They are compensated by the foreign entity. Brokers and agents, also known as import-export brokers, act as independent intermediaries who facilitate international transactions by coordinating activities of buyers and sellers of particular products.
Brokers and agents receive commissions based on the value of the transaction. In some instances, a broker or agent will provide documentation, labeling, packaging, and marketing services.
Both export management companies EMCs and export trading companies ETCs serve as indirect exporting intermediaries by providing export-related services. EMCs act as the export department for one or several manufacturers of non-competitive products, pursuing overseas orders in the name of the manufacturer.
A long-term contractual relationship typically exists between the EMC and manufacturer. EMCs may receive a commission based on sales, a combination of retainer plus commission, or they may purchase and mark-up the product for export.
They usually specialize in particular products or country markets and work closely with well-established networks of foreign distributors. They are familiar with the necessary formalities in packaging, documentation and shipping.
ETCs typically act as independent brokers, international distributors or wholesalers, with no long-term obligation to the manufacturer. ETCs take title to the merchandise, paying the manufacturer directly. The most common example is when a manufacturer complements its product line with other non-competing, ancillary products, such as TVs and VCRs.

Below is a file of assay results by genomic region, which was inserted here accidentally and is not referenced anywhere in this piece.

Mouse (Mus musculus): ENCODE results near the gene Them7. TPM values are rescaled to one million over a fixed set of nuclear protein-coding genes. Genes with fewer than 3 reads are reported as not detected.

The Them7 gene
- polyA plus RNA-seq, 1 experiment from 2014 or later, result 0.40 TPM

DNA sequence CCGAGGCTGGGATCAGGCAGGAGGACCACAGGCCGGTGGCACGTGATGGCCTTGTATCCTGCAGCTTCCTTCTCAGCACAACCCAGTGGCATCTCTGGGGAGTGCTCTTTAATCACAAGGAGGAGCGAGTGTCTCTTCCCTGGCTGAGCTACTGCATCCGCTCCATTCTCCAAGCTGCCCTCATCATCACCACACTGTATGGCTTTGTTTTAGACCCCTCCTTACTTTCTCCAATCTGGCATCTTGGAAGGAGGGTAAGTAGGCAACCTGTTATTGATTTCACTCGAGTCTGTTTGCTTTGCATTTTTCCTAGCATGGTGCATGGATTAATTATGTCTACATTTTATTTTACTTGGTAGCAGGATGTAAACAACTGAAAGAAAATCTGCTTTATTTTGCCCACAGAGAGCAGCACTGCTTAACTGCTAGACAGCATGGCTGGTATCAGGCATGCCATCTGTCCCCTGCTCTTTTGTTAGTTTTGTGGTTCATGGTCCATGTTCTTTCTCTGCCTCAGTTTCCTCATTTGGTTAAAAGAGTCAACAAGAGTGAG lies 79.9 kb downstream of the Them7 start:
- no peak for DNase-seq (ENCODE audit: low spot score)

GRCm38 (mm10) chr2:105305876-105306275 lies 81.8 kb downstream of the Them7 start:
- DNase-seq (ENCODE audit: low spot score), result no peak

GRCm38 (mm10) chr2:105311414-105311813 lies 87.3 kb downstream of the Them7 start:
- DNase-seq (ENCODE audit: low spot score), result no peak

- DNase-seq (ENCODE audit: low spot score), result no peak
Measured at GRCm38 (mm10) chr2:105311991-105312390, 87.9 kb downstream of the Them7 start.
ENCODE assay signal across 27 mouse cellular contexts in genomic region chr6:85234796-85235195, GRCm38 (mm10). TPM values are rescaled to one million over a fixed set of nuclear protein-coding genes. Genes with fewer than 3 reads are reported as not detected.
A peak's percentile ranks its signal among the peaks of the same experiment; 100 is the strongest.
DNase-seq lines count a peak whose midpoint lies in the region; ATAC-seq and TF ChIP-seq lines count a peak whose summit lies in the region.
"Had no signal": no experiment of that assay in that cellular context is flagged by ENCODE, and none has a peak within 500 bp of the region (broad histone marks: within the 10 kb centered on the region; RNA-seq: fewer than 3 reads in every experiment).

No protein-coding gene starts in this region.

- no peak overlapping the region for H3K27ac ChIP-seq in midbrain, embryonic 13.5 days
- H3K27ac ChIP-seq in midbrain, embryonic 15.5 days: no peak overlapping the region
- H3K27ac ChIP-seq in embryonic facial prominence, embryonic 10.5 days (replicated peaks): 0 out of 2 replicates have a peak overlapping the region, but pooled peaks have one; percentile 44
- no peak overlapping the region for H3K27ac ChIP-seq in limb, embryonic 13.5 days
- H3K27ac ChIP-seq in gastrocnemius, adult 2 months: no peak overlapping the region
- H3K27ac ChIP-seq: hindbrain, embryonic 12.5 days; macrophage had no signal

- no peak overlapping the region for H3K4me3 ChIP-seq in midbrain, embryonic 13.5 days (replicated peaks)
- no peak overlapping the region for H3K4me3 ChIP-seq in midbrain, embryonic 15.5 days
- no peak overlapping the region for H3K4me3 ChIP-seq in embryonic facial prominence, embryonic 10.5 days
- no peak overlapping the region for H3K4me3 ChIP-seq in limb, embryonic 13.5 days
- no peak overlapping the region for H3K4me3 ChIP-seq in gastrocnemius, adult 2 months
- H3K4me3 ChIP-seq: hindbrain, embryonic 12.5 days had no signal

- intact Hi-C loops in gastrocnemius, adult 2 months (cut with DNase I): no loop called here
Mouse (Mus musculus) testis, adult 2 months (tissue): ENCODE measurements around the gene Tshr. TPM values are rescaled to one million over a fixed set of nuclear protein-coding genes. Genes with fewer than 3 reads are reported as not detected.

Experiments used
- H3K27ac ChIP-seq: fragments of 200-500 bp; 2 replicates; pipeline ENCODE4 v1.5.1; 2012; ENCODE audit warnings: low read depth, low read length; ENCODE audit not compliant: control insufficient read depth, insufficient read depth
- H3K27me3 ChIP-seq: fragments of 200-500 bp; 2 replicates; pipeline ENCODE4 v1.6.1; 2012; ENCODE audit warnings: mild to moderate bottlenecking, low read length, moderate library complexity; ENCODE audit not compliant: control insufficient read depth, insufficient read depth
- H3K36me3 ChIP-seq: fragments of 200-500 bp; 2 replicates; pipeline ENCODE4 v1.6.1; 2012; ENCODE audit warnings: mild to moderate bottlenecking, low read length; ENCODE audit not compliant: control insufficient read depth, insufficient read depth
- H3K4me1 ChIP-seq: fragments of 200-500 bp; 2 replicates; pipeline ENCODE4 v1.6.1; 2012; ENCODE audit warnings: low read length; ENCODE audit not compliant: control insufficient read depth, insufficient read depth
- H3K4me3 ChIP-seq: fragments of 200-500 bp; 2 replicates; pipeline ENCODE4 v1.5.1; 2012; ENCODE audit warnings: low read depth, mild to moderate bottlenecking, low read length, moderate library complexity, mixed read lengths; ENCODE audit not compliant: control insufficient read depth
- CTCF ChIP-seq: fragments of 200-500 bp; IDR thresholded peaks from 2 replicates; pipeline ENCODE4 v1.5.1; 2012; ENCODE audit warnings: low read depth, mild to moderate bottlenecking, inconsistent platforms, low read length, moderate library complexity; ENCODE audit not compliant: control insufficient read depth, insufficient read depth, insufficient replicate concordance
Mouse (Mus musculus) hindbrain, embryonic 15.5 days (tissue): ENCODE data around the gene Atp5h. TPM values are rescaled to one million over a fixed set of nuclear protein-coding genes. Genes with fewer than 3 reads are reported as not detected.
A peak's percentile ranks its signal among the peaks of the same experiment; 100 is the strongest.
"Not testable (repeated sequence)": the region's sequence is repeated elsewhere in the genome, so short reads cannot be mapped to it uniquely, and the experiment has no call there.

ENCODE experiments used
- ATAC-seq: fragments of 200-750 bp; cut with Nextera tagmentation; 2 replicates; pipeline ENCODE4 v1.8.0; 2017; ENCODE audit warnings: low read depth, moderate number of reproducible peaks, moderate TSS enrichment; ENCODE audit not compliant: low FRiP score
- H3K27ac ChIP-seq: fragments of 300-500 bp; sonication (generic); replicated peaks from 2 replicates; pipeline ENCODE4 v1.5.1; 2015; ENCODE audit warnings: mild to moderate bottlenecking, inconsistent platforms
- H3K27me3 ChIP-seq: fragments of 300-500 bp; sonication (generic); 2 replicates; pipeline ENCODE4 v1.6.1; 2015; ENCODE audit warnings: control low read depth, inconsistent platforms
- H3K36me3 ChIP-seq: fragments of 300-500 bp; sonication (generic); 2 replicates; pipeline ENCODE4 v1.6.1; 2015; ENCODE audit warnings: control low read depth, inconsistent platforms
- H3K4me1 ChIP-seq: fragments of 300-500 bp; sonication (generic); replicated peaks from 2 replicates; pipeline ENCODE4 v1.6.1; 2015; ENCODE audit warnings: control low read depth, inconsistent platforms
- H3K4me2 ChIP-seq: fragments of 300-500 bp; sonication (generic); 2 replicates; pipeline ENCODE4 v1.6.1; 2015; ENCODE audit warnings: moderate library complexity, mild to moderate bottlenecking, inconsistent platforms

Foreign trading companies, also known simply as trading companies, were important in the colonial movement and still are important today. They tend to focus on a particular market or product line. Dealing with a trading company is similar to dealing with a domestic distributor.
Terms may include a limited or exclusive territory involving one, several or all foreign countries.Companies that address their organizational weaknesses as they implement growth strategies give themselves an advantage.
Most senior managers pay close attention to the strategic side of growth—the “wheres,” “whens,” and “hows.” Yet many underestimate the importance of organizational factors in translating a growth strategy into reality.
Type or paste a DOI name into the text box. Click Go. Your browser will take you to a Web page (URL) associated with that DOI name. Send questions or comments to doi. Explain how technology can help organizational effectiveness. Relate how technology can propel an organization's global expansion strategies.
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An international expansion strategy comprises market entry strategy including crucial choices in regard to primary markets of focus, determination of target customer and channel strategy, resource allocation, product and service value offerings, brand positioning, and creation of an operating model.
The International Man's Glossary A-Z: colloquialisms, concepts, explanations, expressions, idioms, quotations, sayings and words.